Results: We report and compare miRNA profile from two FA established cell lines and three FA patients. This analysis reveals that 36 and 64 miRNAs, respectively, are found differentially expressed (>2-fold variation and P < 0.05) in the samples from FA cell lines and FA patients. Overlap of these data results in 24 miRNAs as shared in the two sample populations. Available bioinformatics methods were used to predict target genes for the differentially expressed miRNAs and to perform pathway enrichment analysis.

Conclusions: Seven pathway results associated with the FA phenotype. It is interesting to note that some of these pathways were previously unrelated to FA phenotype. It might be important to focus on these pathways not previously emerged as dysfunctional in FA to better define the pathophysiological context of this disease. This is the first report of a global miRNA analysis in FA.
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http://dx.doi.org/10.1089/met.2018.0085DOI Listing
February 2019

Modulation of genomic and epigenetic end-points by celecoxib.

Oncotarget 2018 Sep 14;9(72):33656-33681. Epub 2018 Sep 14.

Department of Health Sciences, University of Genoa, 16132 Genoa, Italy.

Celecoxib, a nonsteroidal anti-inflammatory drug that selectively targets cyclooxygenase-2, is a promising cancer chemopreventive agent. However, safety concerns have been raised in clinical trials evaluating its ability to prevent colorectal adenomas. The rationale for the herein reported studies was to analyze genomic and epigenetic end-points aimed at investigating both the chemopreventive properties of celecoxib towards cigarette smoke-associated molecular alterations and its possible adverse effects. We carried out three consecutive studies in mice treated with either smoke and/or celecoxib. investigated early DNA alterations (DNA adducts, oxidative DNA damage, and systemic genotoxic damage) and epigenetic alterations (expression of 1,135 microRNAs) in lung and blood of Swiss H mice; evaluated the formation of DNA adducts in lung, liver, and heart; and evaluated the expression of microRNAs in 10 organs and 3 body fluids of ICR (CD-1) mice. Surprisingly, the oral administration of celecoxib to smoke-free mice resulted in the formation of DNA adducts in both lung and heart and in dysregulation of microRNAs in mouse organs and body fluids. On the other hand, celecoxib attenuated smoke-related DNA damage and dysregulation of microRNA expression. In conclusion, celecoxib showed pleiotropic properties and multiple mechanisms by counteracting the molecular damage produced by smoke in a variety of organs and body fluids. However, administration of celecoxib to non-smoking mice resulted in evident molecular alterations, also including DNA and RNA alterations in the heart, which may bear relevance in the pathogenesis of the cardiovascular adverse effects of this drug.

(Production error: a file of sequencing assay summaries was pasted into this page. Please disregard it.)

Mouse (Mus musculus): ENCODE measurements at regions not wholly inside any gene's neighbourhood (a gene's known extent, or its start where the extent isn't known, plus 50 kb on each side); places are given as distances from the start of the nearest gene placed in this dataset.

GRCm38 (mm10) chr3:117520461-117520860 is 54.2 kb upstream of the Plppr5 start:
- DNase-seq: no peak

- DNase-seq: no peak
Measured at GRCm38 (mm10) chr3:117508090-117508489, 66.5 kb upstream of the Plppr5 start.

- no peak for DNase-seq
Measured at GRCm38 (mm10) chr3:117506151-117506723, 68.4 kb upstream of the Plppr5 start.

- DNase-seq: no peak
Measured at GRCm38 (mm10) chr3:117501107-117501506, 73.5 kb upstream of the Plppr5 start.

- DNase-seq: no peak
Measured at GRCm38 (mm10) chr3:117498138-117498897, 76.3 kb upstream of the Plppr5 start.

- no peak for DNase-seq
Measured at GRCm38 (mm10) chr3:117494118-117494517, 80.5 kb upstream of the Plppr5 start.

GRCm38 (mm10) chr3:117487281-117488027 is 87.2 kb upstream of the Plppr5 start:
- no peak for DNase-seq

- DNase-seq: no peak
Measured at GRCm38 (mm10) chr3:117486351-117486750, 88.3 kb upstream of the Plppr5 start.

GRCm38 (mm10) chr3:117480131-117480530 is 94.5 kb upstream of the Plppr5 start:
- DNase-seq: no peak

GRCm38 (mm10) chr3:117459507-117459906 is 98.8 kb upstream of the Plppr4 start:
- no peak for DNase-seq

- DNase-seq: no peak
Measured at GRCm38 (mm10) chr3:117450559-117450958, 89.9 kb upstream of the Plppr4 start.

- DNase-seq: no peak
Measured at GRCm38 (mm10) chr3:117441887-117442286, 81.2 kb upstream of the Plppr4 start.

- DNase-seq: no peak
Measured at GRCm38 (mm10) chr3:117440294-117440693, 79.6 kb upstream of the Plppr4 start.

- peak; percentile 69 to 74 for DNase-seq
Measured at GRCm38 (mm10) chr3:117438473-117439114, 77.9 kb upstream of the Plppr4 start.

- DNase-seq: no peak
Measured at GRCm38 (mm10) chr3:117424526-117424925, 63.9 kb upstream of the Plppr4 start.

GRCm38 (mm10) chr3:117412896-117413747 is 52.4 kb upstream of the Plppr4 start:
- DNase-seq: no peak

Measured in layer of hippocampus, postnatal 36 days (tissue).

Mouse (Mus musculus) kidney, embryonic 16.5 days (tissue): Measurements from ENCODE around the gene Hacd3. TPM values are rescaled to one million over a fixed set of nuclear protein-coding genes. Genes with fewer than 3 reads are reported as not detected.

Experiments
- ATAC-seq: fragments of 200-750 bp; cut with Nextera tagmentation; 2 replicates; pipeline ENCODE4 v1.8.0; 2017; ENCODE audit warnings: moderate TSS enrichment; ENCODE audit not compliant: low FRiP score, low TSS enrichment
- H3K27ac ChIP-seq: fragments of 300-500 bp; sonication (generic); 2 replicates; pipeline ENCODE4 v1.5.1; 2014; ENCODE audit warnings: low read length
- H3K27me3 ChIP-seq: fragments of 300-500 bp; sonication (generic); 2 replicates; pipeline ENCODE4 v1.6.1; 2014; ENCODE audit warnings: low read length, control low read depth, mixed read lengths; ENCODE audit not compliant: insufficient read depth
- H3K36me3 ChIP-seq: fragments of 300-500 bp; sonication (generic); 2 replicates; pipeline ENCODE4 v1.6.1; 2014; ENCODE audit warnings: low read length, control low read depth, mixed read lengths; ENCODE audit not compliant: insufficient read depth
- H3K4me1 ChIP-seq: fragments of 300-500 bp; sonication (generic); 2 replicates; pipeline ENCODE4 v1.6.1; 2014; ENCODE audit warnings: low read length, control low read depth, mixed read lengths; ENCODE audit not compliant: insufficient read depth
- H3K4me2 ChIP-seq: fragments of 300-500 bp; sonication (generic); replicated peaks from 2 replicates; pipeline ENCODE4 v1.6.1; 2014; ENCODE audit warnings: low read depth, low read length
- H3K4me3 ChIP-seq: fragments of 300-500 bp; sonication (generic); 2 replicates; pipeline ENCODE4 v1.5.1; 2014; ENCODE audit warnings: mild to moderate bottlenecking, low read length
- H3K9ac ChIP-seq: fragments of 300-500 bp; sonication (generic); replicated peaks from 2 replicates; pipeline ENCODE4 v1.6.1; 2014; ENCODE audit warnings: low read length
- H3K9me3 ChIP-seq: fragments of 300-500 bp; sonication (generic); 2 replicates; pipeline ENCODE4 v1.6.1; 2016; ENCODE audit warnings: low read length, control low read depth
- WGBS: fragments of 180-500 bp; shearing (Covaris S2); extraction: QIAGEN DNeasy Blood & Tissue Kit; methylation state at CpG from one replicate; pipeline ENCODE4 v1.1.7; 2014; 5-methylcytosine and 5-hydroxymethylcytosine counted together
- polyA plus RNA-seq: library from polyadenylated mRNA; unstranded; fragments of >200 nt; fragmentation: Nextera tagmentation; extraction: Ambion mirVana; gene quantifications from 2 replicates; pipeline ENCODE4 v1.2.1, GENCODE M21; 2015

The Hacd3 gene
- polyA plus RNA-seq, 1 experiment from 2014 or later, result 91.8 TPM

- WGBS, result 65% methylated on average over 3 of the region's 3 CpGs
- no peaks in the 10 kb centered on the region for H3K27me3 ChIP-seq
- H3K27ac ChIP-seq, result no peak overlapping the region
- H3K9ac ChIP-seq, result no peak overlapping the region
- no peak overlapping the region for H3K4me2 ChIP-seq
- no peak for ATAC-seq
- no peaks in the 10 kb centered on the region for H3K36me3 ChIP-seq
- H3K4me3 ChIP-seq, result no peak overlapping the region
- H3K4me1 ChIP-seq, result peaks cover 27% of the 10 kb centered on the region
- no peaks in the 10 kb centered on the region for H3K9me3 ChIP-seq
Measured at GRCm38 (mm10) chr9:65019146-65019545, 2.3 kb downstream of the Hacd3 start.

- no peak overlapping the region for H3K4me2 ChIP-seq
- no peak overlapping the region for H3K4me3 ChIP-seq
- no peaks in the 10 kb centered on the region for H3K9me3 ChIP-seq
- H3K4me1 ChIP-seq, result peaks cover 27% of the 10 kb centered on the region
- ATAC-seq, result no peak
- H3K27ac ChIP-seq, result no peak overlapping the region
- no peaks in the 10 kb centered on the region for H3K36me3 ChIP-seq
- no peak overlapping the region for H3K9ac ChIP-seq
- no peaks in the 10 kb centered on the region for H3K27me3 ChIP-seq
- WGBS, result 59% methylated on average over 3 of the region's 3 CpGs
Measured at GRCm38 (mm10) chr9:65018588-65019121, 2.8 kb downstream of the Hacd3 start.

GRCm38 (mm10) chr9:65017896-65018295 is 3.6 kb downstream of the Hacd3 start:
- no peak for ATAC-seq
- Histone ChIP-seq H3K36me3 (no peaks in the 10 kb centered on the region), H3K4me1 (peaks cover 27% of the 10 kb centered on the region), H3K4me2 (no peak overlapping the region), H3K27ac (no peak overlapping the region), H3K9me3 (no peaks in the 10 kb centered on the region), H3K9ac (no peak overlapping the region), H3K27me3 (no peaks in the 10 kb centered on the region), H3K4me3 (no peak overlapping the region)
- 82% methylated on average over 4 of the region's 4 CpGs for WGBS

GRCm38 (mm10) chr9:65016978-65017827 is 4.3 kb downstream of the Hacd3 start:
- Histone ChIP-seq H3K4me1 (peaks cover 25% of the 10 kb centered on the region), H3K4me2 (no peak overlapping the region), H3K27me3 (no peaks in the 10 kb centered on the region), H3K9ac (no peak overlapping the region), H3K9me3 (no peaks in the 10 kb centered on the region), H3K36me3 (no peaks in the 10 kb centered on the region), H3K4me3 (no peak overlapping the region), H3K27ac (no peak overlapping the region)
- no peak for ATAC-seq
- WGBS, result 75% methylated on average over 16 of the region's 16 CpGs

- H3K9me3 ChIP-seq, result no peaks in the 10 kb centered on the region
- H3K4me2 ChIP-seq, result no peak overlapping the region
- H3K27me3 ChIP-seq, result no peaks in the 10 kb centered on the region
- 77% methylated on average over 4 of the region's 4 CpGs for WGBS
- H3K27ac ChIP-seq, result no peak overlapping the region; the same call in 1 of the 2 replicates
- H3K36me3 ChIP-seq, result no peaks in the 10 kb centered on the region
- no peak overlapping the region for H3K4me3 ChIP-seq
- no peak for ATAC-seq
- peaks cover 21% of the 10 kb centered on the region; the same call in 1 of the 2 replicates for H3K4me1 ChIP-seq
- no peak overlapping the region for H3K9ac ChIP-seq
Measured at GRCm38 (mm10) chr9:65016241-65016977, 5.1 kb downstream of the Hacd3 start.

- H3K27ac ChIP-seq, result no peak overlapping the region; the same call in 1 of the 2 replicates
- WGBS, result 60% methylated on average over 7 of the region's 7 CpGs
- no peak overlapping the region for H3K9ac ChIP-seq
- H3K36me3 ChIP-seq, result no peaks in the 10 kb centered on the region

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http://dx.doi.org/10.18632/oncotarget.26062DOI Listing
http://www.ncbi.nlm.nih.gov/pmc/articles/PMC6154745PMC
September 2018

Etoposide-resistance in a neuroblastoma model cell line is associated with 13q14.3 mono-allelic deletion and miRNA-15a/16-1 down-regulation.

Sci Rep 2018 09 13;8(1):13762. Epub 2018 Sep 13.

Department of Experimental Medicine, General Pathology Section, University of Genova, Genova, Italy.

Drug resistance is the major obstacle in successfully treating high-risk neuroblastoma. The aim of this study was to investigate the basis of etoposide-resistance in neuroblastoma. To this end, a MYCN-amplified neuroblastoma cell line (HTLA-230) was treated with increasing etoposide concentrations and an etoposide-resistant cell line (HTLA-ER) was obtained. HTLA-ER cells, following etoposide exposure, evaded apoptosis by altering Bax/Bcl2 ratio. While both cell populations shared a homozygous TP53 mutation encoding a partially-functioning protein, a mono-allelic deletion of 13q14.3 locus, where the P53 inducible miRNAs 15a/16-1 are located, and the consequent miRNA down-regulation were detected only in HTLA-ER cells. This event correlated with BMI-1 oncoprotein up-regulation which caused a decrease in p16 tumor suppressor content and a metabolic adaptation of HTLA-ER cells. These results, taken collectively, highlight the role of miRNAs 15a/16-1 as markers of chemoresistance.
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http://dx.doi.org/10.1038/s41598-018-32195-7DOI Listing
http://www.ncbi.nlm.nih.gov/pmc/articles/PMC6137223PMC
September 2018